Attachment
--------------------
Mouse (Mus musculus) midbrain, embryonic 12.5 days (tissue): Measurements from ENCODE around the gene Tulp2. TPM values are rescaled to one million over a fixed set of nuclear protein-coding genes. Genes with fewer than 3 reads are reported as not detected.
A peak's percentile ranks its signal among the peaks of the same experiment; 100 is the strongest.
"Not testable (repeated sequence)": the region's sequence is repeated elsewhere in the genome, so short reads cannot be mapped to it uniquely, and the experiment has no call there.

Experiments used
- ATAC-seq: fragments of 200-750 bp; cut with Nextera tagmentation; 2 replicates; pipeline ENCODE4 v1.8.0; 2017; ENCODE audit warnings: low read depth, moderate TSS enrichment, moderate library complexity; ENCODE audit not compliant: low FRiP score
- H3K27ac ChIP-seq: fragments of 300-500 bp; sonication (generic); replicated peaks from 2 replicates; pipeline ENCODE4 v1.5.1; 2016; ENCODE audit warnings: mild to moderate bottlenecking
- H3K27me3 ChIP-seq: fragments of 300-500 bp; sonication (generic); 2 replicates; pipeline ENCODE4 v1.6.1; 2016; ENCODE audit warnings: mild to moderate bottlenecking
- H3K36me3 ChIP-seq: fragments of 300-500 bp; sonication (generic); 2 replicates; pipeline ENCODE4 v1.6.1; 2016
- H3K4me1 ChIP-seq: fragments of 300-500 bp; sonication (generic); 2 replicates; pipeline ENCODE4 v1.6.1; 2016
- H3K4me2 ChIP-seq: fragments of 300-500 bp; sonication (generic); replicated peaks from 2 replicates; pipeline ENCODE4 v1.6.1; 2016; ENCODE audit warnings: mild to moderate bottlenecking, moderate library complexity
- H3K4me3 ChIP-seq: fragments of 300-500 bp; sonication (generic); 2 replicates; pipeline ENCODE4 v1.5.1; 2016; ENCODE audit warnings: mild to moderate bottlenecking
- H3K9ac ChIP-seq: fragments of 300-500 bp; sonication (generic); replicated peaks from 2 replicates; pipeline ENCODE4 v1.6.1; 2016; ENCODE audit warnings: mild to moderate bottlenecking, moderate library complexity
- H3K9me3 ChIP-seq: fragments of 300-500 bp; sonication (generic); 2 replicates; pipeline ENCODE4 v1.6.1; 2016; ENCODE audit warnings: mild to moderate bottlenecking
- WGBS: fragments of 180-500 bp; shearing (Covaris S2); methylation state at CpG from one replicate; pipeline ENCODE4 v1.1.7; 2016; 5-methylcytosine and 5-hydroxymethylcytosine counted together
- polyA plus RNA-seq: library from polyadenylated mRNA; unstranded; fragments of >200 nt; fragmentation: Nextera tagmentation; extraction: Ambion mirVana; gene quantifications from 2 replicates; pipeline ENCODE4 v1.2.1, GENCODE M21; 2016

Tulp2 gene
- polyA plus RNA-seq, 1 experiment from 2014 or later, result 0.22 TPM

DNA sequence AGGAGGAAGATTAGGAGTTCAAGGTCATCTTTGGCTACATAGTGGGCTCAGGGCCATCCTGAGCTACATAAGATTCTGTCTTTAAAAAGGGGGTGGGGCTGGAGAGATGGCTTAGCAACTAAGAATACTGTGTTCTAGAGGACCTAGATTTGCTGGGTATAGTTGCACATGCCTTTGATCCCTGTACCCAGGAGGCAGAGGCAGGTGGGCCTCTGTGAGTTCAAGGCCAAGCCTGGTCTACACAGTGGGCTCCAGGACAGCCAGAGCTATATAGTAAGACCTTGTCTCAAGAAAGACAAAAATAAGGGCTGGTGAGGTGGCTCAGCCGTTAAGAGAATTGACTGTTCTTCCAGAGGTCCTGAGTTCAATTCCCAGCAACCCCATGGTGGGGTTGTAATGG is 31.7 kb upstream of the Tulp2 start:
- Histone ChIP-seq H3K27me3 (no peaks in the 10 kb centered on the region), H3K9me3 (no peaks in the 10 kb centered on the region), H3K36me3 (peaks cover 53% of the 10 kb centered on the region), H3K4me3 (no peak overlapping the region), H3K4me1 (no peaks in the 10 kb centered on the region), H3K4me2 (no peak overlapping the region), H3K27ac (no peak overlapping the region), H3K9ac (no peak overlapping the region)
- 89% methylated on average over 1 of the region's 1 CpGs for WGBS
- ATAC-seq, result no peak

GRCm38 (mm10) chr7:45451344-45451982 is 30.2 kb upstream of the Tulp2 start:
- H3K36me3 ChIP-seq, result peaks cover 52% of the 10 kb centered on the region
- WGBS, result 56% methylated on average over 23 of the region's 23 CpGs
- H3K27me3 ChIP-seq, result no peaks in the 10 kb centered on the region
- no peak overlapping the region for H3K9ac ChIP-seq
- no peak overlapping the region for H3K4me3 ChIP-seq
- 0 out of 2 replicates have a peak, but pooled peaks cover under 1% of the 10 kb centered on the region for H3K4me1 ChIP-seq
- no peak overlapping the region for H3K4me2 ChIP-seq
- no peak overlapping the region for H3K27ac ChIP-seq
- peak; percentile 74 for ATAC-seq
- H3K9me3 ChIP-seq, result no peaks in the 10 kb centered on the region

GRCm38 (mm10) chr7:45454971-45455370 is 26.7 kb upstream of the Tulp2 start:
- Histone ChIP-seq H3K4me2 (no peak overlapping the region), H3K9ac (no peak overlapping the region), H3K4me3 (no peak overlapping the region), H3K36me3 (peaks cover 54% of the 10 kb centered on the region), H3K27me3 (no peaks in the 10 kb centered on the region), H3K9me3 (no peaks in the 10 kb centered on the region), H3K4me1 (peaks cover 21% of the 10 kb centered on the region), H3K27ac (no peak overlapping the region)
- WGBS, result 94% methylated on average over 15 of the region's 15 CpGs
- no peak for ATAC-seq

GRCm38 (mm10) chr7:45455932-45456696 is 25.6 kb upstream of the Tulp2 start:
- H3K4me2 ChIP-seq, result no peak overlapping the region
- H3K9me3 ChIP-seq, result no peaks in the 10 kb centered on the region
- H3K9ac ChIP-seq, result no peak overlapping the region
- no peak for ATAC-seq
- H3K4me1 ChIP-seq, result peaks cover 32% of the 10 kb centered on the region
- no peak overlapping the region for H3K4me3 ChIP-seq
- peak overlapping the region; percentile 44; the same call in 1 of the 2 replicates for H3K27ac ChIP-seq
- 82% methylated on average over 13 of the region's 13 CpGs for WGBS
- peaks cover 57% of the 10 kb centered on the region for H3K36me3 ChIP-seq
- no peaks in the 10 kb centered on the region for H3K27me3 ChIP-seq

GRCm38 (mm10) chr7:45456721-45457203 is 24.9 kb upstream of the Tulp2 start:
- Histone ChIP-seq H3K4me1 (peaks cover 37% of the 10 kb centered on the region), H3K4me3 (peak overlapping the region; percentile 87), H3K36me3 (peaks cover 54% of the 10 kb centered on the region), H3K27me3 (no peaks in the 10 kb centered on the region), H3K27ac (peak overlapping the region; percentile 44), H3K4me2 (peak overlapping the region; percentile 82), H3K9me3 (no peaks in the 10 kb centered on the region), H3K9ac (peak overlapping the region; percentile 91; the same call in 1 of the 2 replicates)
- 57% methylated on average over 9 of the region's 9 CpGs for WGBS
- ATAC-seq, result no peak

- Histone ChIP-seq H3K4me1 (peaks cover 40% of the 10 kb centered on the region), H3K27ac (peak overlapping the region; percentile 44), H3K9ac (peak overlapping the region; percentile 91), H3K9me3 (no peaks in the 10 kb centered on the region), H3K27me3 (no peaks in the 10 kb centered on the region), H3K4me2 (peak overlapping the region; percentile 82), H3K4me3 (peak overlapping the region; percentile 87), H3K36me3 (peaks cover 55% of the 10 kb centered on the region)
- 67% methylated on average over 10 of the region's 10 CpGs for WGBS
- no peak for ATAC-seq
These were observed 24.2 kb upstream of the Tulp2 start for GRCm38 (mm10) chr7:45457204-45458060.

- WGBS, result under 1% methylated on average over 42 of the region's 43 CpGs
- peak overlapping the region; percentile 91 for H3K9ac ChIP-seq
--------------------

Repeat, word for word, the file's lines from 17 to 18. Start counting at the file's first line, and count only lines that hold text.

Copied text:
- polyA plus RNA-seq, 1 experiment from 2014 or later, result 0.22 TPM

DNA sequence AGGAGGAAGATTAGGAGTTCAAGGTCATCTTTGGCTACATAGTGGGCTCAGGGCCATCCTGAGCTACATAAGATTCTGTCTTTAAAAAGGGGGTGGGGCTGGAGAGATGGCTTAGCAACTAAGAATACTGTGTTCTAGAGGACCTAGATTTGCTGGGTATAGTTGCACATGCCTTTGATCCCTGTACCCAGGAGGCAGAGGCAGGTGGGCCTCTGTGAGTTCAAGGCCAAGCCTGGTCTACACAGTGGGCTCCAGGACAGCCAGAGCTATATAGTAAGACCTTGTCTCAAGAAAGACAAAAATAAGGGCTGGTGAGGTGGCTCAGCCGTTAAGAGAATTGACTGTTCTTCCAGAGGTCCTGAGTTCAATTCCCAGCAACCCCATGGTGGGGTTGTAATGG is 31.7 kb upstream of the Tulp2 start: